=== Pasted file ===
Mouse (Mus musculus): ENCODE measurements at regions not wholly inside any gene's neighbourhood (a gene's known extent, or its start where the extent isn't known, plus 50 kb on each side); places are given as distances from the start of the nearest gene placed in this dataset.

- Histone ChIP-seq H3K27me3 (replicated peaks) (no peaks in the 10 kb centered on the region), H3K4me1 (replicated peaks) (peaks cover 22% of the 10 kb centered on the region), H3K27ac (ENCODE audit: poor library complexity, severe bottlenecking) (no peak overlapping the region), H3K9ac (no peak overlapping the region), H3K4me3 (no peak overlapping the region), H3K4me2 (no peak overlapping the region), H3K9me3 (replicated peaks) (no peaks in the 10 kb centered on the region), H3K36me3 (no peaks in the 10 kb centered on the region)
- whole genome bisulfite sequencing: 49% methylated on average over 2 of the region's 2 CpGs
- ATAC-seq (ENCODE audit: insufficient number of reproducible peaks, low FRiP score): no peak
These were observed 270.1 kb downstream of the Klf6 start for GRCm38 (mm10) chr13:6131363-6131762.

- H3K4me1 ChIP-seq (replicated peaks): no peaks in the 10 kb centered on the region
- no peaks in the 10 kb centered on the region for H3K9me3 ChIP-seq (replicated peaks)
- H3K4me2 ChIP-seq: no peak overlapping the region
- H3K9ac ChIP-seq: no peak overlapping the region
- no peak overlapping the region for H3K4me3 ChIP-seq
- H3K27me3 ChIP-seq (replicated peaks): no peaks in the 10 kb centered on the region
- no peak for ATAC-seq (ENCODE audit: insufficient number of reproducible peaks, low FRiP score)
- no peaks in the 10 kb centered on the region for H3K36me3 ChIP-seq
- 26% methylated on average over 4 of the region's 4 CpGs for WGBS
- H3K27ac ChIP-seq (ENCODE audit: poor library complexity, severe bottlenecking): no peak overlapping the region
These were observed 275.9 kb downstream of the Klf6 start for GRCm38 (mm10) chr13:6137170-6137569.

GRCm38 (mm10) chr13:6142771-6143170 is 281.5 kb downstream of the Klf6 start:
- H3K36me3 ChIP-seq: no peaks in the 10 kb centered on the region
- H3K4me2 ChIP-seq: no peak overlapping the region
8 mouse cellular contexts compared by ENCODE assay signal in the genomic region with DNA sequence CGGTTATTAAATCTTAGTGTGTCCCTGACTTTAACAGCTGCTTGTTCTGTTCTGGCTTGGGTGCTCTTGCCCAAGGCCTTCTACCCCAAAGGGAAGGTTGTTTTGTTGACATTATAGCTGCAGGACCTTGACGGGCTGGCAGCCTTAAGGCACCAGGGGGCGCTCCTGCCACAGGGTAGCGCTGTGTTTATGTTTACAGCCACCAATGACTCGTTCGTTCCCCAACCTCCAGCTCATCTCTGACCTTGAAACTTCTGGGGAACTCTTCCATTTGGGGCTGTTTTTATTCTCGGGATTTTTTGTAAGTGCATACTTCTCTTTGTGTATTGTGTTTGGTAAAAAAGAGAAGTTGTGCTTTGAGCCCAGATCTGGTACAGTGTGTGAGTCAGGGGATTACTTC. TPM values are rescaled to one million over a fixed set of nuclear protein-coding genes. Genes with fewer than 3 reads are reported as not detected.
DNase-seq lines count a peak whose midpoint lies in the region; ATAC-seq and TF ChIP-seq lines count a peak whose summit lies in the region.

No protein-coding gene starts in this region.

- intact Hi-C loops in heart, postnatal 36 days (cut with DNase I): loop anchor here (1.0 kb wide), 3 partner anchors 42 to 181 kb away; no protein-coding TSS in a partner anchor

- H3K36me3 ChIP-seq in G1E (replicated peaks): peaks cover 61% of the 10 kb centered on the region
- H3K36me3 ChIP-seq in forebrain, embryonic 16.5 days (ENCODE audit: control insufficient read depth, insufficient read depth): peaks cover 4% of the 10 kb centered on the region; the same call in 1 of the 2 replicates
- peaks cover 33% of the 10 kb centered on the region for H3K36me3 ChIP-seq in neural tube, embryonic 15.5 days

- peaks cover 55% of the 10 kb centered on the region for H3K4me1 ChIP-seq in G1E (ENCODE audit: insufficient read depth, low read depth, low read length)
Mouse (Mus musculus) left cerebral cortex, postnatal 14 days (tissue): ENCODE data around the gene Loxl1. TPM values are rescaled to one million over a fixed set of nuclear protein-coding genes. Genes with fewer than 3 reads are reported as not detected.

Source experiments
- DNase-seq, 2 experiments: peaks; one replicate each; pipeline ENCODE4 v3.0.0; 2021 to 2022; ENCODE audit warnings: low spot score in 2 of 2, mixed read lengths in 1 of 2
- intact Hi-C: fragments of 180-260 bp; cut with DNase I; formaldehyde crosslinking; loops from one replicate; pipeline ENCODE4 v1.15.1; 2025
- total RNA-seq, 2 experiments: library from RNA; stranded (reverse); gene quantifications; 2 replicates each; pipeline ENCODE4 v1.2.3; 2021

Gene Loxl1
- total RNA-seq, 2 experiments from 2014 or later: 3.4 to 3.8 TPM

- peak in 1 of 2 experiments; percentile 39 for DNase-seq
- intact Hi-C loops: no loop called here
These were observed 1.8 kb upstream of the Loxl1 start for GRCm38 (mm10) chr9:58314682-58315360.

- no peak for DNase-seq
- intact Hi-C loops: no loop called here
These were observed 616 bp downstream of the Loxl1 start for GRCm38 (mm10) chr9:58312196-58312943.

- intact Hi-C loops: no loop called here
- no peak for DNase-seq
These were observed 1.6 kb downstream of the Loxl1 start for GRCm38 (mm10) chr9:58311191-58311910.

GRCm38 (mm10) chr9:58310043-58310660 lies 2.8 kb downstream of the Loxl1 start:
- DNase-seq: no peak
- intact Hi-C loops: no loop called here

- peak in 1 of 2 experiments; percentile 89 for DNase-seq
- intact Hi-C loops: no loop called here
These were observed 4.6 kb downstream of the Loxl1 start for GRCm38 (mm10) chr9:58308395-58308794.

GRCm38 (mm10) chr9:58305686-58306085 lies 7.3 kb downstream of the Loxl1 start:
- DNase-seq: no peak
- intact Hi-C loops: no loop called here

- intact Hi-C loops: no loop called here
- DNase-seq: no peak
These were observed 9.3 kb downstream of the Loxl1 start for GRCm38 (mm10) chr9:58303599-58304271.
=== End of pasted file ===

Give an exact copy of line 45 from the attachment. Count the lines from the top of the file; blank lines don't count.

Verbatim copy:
- DNase-seq: no peak